Happy almost Halloween, my chickadees! In honor of this most ridiculous holiday, I thought we'd look at a character from a show that feels right at home this time of year. Let's talk about Anya Jenkins, aka the demon Anyanka, Patron Saint of Scorned Women, from Buffy the Vampire Slayer because Anya is super amazing, and because her character arc over five seasons of the show is one of the most compelling in the series. Through Anya we see a meditation on what it means to be human, on what it means to learn humanity and morality and forgiveness, and on what it really means to sacrifice.
I love Anya.
If you don't love her, though, or if you have no idea who I'm talking about, allow me to persuade you. Anya Jenkins (Emma Caulfield) is a character who shows up in season three of Buffy, then again in season four a few times, and becomes a series regular in season five, sticking around until the very last episode. She's one of those characters who goes from villain of the week to beloved member of the ensemble cast, and it's frankly impressive how much characterization they managed to get into her storyline.
When we first meet Anya she's pretending to be a high school student, but actually she's a vengeance demon - as in, she's literally an immortal demon named Anyanka who has devoted herself to casting vengeance down upon unfaithful men. She comes to Sunnydale when Cordelia, understandably angry that she caught her boyfriend cheating on her, wishes that Buffy had never come to Sunnydale.
Anya grants the wish, plunging them all into a hellish alternate timeline where Buffy never came, Xander and Willow are vampires, and Cordelia dies immediately upon arrival. But it's in this alternate universe that Anyanka is defeated: alternate Giles smashes the necklace that is the source of her power, saving the world and forcing Anyanka to live in it as a human high school student.
Obviously this is kind of a funny punishment for a demon. I mean, she's an eleven-hundred years old and now she has to pass her math class. She doesn't really take to it well, and we see her sort of flit through the background of the next season or so being baffled by her attempts to fit in with humans or get her power back.
But then something funny happens. Anya starts to get the hang of being human. I mean, she never really stops being weird, but she also stops entirely resisting the experience. She helps Buffy and her friends out a few times. She goes to prom with Xander. She and Xander start dating. She even saves him from an evil haunted house one time. Little by little, Anya stops trying to become a demon again and acclimates to being human. Which is where things get really interesting.
See, Anya wasn't always a demon. She actually used to be a nice Scandinavian woman named Aud who was distrusted in her village because she spoke strangely and didn't make sense to anyone - which brings up the fan theory that Anya is on the autistic spectrum, something never officially confirmed but seems very likely. Aud fell in love with Olaf the troll hunter, but when he cheated on her she turned him into a troll in vengeance. It was this act of vengeance that brought her to the attention of the head vengeance demon, D'Hoffryn, and got her a job as the "Patron Saint of Scorned Women".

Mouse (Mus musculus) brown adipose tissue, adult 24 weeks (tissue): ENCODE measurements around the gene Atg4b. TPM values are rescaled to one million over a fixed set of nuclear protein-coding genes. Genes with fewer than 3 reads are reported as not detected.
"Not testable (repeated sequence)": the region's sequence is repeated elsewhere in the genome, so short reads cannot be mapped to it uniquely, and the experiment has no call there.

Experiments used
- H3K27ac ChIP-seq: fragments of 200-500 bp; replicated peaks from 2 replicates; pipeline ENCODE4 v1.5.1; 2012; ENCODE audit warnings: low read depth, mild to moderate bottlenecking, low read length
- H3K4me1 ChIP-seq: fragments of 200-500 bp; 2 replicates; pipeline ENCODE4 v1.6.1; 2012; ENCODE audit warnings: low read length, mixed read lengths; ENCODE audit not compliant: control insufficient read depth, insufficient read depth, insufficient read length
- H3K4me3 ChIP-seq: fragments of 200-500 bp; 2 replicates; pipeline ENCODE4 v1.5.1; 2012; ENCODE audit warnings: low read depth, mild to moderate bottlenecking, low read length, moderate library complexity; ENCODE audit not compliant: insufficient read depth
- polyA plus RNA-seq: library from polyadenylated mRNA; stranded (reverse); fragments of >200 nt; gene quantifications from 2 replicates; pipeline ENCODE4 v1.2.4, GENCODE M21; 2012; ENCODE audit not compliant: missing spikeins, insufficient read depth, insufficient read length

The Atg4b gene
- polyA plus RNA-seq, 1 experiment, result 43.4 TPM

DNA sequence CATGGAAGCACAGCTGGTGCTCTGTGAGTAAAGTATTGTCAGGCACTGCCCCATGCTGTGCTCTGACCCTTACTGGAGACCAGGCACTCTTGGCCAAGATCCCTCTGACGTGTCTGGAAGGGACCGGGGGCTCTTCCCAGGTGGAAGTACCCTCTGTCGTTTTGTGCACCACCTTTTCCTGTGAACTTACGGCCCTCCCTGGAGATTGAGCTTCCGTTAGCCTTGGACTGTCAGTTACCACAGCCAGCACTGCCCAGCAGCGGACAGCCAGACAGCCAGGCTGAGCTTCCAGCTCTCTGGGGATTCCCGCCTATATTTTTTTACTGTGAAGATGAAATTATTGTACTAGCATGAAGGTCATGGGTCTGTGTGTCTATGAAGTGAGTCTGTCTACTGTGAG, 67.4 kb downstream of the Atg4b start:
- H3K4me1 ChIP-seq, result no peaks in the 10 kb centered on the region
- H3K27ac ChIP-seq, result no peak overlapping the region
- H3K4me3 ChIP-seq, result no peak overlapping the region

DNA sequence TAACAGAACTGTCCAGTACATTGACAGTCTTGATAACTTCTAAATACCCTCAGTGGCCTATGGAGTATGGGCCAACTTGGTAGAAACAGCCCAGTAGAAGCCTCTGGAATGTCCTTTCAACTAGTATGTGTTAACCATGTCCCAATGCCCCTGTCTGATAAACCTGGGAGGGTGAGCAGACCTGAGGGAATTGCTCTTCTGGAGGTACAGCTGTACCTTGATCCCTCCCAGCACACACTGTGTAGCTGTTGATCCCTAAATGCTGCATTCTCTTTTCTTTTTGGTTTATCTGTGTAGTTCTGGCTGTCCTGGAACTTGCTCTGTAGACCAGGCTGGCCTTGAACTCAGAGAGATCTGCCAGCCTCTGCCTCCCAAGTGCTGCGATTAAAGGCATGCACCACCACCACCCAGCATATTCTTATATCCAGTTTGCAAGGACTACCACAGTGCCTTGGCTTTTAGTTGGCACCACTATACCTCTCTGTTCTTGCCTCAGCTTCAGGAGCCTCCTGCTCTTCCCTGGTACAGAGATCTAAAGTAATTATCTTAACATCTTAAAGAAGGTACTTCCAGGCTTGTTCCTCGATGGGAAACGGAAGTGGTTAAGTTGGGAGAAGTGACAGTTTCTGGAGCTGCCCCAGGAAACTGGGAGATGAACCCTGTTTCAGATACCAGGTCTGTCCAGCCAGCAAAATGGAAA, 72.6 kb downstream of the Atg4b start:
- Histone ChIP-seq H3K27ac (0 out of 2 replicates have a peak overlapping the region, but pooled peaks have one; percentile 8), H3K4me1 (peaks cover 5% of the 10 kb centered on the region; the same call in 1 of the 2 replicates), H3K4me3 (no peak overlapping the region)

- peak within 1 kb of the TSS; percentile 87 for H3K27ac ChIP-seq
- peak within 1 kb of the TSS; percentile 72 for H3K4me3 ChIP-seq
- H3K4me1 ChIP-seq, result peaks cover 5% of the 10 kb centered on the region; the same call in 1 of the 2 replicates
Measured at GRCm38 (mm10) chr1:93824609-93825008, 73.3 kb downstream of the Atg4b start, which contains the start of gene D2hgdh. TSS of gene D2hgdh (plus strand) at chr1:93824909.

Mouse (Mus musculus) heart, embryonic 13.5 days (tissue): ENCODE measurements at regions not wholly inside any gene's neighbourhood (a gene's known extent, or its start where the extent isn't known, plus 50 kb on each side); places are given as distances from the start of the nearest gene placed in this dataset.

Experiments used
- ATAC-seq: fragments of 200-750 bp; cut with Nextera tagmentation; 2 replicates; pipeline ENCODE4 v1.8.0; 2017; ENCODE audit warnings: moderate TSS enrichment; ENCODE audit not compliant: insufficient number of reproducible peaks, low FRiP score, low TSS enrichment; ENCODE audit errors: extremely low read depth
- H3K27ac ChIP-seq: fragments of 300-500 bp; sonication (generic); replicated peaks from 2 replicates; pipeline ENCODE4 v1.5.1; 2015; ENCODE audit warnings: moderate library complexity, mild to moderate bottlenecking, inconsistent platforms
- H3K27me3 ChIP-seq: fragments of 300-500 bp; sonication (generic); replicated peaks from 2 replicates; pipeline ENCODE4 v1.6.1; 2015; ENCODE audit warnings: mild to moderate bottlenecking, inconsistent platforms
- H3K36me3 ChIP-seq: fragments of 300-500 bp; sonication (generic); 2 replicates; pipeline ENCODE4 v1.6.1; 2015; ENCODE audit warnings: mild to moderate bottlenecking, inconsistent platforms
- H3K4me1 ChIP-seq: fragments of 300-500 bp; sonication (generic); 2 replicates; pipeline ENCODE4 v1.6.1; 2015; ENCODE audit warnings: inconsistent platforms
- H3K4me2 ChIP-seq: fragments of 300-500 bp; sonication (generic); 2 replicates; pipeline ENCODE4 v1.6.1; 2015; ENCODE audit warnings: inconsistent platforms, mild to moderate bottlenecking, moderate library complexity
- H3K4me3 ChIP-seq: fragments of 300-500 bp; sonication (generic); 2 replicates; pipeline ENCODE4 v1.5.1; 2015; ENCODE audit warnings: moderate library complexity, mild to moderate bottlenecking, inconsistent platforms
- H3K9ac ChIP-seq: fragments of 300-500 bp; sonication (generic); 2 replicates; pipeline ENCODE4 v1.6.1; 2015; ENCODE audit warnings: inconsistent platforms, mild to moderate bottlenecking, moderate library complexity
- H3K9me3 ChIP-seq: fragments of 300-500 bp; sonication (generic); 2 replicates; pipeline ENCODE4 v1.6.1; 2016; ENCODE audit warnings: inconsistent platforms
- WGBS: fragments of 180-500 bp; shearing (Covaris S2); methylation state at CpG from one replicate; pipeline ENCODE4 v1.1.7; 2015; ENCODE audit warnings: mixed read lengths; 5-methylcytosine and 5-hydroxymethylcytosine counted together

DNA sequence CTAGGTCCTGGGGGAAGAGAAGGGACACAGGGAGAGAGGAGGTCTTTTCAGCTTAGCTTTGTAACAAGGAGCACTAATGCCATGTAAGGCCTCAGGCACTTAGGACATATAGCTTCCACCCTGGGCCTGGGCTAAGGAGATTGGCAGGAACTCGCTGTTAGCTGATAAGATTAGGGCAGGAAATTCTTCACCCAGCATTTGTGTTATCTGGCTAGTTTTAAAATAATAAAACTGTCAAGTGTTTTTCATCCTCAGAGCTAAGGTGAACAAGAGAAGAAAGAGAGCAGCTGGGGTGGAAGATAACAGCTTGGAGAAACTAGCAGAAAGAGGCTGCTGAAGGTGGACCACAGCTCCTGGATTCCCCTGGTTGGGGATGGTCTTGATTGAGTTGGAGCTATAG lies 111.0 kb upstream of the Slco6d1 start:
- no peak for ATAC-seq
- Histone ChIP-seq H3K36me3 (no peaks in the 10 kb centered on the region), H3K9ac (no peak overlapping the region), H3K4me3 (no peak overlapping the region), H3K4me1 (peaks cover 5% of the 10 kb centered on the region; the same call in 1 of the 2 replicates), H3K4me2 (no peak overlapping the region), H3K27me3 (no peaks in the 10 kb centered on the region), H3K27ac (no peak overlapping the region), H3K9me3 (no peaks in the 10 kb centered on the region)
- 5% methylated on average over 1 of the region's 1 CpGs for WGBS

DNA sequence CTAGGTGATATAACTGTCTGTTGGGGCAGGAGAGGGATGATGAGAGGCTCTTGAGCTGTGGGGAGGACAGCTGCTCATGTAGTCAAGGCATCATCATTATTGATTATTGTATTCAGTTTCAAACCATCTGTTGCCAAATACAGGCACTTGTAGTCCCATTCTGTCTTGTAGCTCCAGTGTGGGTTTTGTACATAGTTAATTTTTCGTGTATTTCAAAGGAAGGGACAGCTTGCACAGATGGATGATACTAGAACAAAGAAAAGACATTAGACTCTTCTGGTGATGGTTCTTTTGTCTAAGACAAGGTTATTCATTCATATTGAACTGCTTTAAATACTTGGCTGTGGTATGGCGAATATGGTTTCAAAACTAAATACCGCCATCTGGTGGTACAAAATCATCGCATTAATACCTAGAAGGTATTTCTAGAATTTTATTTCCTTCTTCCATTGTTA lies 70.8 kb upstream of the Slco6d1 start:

Now that Anya is human again and trapped in the modern day, we get to see how a millennium of being a demon and ignoring any human impulses has done to her. Because here's the thing: as far as we can tell, being a demon didn't actually change anything about Anya's morality. It just gave her the power and immortality to not have to care about laws or rules or right and wrong. Now that she's human, she's not suddenly a more moral person, she just suddenly has to care about these things again. And that's fascinating.
It's fascinating because of how clearly it doesn't come easily to her. Some things come easily, sure. She gets the hang of capitalism right away and becomes a financial wizard very quickly. Anya ends up helping run and eventually owning a local magic shop. Sex is something else that Anya clearly didn't need help remembering. She shows up out of the blue one day in season four and decides she wants to have sex with Xander, which leads to the two of them eventually falling in love.
But love itself is a struggle for Anya. Sex is fine, but love is hard. It's hard because her instinct is to punish and be vengeful. She's out of practice with the little grievances and frustrations that come along with being with someone for a long time. She's having trouble getting back in the swing of assuming the best of people instead of the worst.